World War Two (1939 to 1945) was fought between two military coalitions, the Allies and the Axis. The three main Allied countries were the United Kingdom (UK), the United States (US), and the Soviet Union (USSR). On the other hand, the three most important Axis countries were Germany, Italy, and Japan. These Axis powers had different reasons for entering the war and distinct experiences during the conflict. Thus, to fully understand the Second World War, it is necessary to know the stories of individual Axis countries.
Major Axis powers
Adolf Hitler rose to power on January 30, 1933. In accordance with his belief that life was and should be violent, he quickly began to rearm Germany, as its military had been gutted following World War One. Therefore, in direct violation of the Treaty of Versailles, Hitler remilitarized the Rhineland in 1936. In 1938, Germany annexed Austria and occupied the Sudetenland, a region of Czechoslovakia that contained mostly ethnic Germans. Despite Hitler's promise that this would be the last of his imperial ambitions, the Nazis then invaded the Polish free city of Danzig in 1939, followed by the rest of Czechoslovakia.
On September 1, 1939, Germany invaded Poland. This signified the beginning of the Second World War, with Britain and France subsequently declaring war on the Third Reich. After quickly defeating the Polish Army, the Wehrmacht (the German Army) swept through Denmark, Norway, the Netherlands, Belgium, Luxembourg, and France in 1940. In 1941, Germany invaded North Africa and the Balkans. However, the most consequential military campaign began on June 22 of that year, with the German invasion of the USSR. Known as Operation Barbarossa, this campaign was crucial for achieving Hitler's goal of Lebensraum (living space in the east).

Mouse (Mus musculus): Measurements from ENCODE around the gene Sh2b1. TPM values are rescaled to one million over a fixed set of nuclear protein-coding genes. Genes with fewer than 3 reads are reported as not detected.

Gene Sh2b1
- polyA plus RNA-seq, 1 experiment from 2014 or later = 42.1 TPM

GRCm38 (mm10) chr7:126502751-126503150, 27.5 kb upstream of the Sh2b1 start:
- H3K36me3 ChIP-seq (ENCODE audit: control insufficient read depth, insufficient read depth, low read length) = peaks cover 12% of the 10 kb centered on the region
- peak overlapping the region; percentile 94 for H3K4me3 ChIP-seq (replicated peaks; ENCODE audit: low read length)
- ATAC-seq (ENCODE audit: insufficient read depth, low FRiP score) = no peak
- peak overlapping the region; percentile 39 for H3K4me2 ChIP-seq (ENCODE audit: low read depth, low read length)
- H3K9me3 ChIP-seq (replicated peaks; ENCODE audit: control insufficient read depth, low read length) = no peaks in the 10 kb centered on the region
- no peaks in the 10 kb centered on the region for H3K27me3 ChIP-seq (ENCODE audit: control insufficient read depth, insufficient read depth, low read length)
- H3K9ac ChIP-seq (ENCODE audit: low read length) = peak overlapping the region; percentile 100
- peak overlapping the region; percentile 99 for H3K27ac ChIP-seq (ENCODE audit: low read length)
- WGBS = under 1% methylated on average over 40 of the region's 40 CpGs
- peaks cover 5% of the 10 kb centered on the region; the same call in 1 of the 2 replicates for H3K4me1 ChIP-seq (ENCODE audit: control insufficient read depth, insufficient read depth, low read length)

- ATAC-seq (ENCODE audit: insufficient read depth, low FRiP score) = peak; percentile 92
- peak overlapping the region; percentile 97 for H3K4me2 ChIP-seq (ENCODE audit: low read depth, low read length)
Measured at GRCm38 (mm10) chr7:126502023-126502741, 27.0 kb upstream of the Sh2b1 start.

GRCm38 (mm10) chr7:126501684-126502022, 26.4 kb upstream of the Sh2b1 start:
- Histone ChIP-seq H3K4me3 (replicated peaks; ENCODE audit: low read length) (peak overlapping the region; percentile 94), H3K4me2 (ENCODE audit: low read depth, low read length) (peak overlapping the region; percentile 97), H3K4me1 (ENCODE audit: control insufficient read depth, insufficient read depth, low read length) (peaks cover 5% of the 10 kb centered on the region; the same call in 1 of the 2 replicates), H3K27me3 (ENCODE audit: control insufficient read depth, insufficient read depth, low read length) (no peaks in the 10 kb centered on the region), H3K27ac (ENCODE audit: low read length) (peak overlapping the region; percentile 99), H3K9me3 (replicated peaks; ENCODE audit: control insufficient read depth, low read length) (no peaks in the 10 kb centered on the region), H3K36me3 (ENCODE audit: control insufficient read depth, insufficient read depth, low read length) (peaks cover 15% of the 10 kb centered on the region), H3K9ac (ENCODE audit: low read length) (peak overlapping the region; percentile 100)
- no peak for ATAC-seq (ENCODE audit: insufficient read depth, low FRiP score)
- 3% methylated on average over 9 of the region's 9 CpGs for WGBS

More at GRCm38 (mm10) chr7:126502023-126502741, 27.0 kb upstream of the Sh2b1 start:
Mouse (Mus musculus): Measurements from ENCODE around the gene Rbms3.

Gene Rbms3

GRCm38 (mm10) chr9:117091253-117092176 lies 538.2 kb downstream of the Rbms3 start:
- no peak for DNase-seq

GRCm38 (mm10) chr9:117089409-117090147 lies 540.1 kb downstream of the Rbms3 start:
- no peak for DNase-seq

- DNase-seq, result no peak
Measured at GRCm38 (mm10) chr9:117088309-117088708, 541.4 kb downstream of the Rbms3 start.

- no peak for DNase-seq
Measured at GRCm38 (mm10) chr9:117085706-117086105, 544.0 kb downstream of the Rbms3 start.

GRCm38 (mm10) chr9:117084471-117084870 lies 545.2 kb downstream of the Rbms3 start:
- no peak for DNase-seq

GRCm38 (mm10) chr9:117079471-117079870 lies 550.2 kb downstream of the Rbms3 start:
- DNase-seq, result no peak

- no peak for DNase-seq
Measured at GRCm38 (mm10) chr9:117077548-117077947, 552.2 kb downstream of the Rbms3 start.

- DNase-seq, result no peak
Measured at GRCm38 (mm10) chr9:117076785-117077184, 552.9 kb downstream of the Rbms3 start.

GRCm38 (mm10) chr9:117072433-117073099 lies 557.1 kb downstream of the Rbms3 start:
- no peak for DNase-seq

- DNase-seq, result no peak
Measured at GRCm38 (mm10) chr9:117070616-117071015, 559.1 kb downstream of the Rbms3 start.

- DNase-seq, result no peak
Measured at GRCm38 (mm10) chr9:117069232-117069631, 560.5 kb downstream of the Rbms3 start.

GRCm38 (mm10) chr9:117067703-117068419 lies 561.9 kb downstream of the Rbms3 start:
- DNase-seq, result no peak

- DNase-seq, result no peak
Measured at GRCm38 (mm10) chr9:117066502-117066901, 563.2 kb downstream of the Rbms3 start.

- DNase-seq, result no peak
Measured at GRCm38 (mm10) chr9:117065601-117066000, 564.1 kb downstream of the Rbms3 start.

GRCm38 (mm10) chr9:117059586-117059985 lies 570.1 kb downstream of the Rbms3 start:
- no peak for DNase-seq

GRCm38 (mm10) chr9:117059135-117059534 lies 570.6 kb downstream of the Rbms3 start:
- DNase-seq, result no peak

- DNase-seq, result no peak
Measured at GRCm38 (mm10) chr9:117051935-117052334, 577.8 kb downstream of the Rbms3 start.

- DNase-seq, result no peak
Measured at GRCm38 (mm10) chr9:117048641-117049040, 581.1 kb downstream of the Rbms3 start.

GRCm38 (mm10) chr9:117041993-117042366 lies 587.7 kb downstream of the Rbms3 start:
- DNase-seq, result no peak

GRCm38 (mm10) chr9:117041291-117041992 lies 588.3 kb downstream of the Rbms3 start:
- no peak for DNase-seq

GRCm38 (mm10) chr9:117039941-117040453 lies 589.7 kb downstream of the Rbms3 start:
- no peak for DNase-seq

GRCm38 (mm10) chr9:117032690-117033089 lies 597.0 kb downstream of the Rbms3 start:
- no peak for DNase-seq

After initially making steady progress, the German Army was stopped and pushed back in 1942, perhaps most notably in the southern Soviet city of Stalingrad. Following a failed counterattack in the 1943 Battle of Kursk, the Wehrmacht was on the defensive for the rest of the war. In the summer of 1944, the Allies invaded Nazi-occupied France, thereby forcing the Germans back onto the western front. Finally, on April 30, 1945, with Soviet troops only blocks away from his bunker, Hitler committed suicide, marking the end of the war in Europe.
In October 1922, Benito Mussolini and his National Fascist Party overtook the Italian government, making Italy the first fascist country in Europe. Among other things, Mussolini wanted to "rebirth" the Italian nation and return to the days of the Roman Empire. However, doing so required territorial expansion. Therefore, in 1935, Italy invaded Abyssinia (known today as Ethiopia), which, following a brutal military campaign, effectively became an Italian colony in February 1937.